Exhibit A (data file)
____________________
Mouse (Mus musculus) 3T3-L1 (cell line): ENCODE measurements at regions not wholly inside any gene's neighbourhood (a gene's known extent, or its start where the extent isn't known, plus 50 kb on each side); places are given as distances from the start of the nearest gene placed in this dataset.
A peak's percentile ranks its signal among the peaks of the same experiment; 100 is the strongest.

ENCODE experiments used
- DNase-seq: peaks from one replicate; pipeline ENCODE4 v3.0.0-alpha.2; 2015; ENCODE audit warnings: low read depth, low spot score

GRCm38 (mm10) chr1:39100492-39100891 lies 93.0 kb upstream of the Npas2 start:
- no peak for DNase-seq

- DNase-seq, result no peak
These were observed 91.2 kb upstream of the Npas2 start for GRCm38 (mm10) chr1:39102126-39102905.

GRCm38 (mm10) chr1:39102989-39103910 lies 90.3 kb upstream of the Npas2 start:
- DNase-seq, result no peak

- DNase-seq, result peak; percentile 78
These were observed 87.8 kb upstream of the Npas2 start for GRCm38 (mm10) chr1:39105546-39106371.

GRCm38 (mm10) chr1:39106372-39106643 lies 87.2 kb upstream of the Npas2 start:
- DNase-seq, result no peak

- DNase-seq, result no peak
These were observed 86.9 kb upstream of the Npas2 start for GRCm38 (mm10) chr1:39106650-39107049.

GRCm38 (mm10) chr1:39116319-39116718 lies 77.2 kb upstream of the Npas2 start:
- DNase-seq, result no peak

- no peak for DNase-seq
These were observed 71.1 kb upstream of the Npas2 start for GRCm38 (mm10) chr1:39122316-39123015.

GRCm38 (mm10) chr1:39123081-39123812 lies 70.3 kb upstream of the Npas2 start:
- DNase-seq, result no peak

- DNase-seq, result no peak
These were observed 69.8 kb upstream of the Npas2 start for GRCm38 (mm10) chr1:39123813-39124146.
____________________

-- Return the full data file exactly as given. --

Mouse (Mus musculus) 3T3-L1 (cell line): ENCODE measurements at regions not wholly inside any gene's neighbourhood (a gene's known extent, or its start where the extent isn't known, plus 50 kb on each side); places are given as distances from the start of the nearest gene placed in this dataset.
A peak's percentile ranks its signal among the peaks of the same experiment; 100 is the strongest.

ENCODE experiments used
- DNase-seq: peaks from one replicate; pipeline ENCODE4 v3.0.0-alpha.2; 2015; ENCODE audit warnings: low read depth, low spot score

GRCm38 (mm10) chr1:39100492-39100891 lies 93.0 kb upstream of the Npas2 start:
- no peak for DNase-seq

- DNase-seq, result no peak
These were observed 91.2 kb upstream of the Npas2 start for GRCm38 (mm10) chr1:39102126-39102905.

GRCm38 (mm10) chr1:39102989-39103910 lies 90.3 kb upstream of the Npas2 start:
- DNase-seq, result no peak

- DNase-seq, result peak; percentile 78
These were observed 87.8 kb upstream of the Npas2 start for GRCm38 (mm10) chr1:39105546-39106371.

GRCm38 (mm10) chr1:39106372-39106643 lies 87.2 kb upstream of the Npas2 start:
- DNase-seq, result no peak

- DNase-seq, result no peak
These were observed 86.9 kb upstream of the Npas2 start for GRCm38 (mm10) chr1:39106650-39107049.

GRCm38 (mm10) chr1:39116319-39116718 lies 77.2 kb upstream of the Npas2 start:
- DNase-seq, result no peak

- no peak for DNase-seq
These were observed 71.1 kb upstream of the Npas2 start for GRCm38 (mm10) chr1:39122316-39123015.

GRCm38 (mm10) chr1:39123081-39123812 lies 70.3 kb upstream of the Npas2 start:
- DNase-seq, result no peak

- DNase-seq, result no peak
These were observed 69.8 kb upstream of the Npas2 start for GRCm38 (mm10) chr1:39123813-39124146.